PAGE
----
The Barefoot Bum said...

Your criticism of the scientific information is even more puzzling. If you could not read the study, how do you know that it makes sweeping (presumably unsubstantiated) generalizations or does not provide a definition of "religious conservative"?

Your objection to the study seems to be only on the basis that it draws a conclusion you disagree with.

Furthermore, you seem to be confused about the nature of science: It is precisely the business of science to make sweeping generalizations—the more universal the better—and substantiate them according to the evidence.

The Barefoot Bum said...

BTW: In the spirit of intellectual integrity, I would note that rootietoot's comment describes not her experience, but rather a conclusion based on unspecified experiences. And apparently we're to take her academic upbringing as establishing some sort of authority for her conclusions in the complete absence of any description of the underlying experience.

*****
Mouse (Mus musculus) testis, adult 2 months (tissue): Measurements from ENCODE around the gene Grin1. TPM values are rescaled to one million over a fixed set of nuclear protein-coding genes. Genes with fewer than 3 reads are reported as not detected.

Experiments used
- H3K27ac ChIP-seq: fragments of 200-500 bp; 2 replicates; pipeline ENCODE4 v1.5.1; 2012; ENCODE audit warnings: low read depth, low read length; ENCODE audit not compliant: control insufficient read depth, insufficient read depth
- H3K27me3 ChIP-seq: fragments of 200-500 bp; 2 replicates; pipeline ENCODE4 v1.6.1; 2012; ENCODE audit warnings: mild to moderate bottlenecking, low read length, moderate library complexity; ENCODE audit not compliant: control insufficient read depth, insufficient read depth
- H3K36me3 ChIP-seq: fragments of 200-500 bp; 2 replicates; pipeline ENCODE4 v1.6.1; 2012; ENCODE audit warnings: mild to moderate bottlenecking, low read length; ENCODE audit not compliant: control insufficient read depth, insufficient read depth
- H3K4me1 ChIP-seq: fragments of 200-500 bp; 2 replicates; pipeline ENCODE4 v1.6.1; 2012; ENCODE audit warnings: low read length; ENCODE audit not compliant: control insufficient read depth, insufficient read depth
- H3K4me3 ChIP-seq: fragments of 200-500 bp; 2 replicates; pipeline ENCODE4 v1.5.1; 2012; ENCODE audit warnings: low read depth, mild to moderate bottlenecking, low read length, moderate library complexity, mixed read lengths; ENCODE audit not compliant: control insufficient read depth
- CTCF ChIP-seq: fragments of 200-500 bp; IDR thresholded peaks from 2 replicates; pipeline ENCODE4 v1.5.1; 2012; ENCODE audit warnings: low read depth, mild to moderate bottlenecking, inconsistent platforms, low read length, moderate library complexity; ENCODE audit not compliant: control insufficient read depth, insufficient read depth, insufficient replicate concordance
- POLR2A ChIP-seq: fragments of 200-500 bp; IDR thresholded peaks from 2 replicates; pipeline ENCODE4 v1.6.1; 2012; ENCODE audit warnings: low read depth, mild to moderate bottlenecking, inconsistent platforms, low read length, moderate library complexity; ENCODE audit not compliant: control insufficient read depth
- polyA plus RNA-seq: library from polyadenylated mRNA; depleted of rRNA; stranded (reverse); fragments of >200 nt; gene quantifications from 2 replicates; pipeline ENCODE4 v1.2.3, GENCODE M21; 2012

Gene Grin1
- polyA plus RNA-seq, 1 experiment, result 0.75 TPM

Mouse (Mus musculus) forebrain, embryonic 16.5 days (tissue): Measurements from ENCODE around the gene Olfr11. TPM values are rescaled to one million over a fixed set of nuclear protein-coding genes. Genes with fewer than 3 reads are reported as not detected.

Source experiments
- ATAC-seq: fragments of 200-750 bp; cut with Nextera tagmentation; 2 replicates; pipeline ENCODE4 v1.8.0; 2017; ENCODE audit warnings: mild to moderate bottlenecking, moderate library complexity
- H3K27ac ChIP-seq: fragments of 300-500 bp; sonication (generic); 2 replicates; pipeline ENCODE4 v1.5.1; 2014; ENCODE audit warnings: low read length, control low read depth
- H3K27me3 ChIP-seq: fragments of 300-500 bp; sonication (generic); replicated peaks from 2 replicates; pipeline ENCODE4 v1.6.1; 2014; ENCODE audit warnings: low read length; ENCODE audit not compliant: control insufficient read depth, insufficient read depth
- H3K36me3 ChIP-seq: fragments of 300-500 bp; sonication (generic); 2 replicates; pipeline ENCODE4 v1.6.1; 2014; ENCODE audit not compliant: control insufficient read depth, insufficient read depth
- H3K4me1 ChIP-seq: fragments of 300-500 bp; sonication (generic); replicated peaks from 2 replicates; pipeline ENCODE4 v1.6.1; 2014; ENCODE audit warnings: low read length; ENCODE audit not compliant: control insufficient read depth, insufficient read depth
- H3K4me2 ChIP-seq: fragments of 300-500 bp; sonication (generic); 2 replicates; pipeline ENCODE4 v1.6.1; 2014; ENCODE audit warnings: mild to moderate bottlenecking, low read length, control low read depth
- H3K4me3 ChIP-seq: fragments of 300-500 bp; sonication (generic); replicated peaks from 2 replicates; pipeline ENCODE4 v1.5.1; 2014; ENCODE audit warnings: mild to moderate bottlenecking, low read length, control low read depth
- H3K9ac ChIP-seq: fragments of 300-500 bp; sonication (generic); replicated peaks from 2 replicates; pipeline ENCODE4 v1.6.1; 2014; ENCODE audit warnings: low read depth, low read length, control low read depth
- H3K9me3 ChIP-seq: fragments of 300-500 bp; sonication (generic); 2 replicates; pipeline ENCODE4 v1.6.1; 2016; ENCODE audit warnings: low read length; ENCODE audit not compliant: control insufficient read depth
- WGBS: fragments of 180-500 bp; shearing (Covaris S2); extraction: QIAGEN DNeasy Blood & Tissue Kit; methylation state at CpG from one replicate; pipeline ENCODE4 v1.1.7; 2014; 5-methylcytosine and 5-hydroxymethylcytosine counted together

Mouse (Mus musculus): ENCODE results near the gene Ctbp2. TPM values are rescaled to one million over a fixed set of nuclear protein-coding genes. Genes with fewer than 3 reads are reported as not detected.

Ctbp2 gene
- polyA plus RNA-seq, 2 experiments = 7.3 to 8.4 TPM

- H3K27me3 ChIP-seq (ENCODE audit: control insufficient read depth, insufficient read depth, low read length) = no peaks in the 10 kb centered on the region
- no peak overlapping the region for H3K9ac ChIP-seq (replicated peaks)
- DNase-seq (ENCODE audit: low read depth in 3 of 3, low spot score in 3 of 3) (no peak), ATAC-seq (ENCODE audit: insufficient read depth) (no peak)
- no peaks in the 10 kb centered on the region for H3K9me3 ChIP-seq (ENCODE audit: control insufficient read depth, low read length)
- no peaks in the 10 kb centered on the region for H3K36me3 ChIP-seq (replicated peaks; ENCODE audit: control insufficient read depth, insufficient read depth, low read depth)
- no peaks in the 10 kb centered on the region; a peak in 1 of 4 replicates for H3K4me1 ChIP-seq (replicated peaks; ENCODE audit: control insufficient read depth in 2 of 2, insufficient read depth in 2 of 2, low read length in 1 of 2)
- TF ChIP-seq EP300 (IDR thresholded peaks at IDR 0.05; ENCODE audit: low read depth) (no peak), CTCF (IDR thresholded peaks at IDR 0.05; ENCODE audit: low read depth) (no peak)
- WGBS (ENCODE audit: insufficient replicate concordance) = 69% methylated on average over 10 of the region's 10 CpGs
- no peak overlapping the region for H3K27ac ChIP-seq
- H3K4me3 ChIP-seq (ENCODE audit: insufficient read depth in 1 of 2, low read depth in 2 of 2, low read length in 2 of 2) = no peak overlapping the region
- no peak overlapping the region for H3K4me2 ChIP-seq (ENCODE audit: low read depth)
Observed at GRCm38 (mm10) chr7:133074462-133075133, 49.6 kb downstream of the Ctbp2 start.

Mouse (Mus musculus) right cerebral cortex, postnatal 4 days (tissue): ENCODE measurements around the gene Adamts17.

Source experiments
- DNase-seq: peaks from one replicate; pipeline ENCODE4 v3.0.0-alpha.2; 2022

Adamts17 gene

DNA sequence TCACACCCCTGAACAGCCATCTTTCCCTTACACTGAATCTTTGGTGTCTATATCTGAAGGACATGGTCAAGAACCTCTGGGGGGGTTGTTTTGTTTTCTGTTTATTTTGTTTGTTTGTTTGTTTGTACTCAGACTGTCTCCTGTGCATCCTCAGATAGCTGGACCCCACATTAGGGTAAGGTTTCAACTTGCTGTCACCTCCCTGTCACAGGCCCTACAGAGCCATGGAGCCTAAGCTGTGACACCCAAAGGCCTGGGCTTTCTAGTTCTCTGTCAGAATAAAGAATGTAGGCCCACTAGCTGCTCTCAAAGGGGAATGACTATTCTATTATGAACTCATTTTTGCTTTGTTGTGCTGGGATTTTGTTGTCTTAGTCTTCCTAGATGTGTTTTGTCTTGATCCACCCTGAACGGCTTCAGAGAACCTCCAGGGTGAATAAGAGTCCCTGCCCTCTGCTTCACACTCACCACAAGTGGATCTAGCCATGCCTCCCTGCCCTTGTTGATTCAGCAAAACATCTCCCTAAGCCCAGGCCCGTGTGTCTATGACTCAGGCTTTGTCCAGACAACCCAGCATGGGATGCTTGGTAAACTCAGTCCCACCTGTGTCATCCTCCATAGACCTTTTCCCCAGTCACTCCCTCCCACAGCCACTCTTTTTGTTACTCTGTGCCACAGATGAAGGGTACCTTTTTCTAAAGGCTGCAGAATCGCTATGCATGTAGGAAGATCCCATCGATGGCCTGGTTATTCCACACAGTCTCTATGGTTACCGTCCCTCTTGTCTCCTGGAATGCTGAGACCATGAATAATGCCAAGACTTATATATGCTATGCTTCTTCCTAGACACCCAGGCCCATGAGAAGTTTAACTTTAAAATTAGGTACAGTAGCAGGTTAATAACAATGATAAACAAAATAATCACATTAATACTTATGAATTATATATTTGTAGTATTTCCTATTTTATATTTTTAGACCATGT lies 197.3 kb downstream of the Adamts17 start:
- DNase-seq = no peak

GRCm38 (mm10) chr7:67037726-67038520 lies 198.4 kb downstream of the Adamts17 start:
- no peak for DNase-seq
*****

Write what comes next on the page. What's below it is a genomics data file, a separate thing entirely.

PJ said...

Re: "Barefoot Bum's" first (6:40 AM) comment:

In your opinion, sir, which I do not and will not accept.

Please do not come into my cybernetic living room and call me irrational. I would not accept it in my actual house, and I will not accept it here.

If you wish to comment on my blog, you must accept the following premise:

I am just as rational in my acceptance of God and/or Intelligent Design as you are in your denial of same.

If you cannot agree to this premise, please never darken my door again.

The Barefoot Bum said...

Your metaphor seems inapt: I don't know about your living room, but mine is not on display to (potentionally) a hundred million people, nor do I criticize people publicly by name and plead privacy to escape criticism.

Still and all, the rights of ownership trump the ethics of intellectual honesty, and I will respect your wish to refrain from further comment.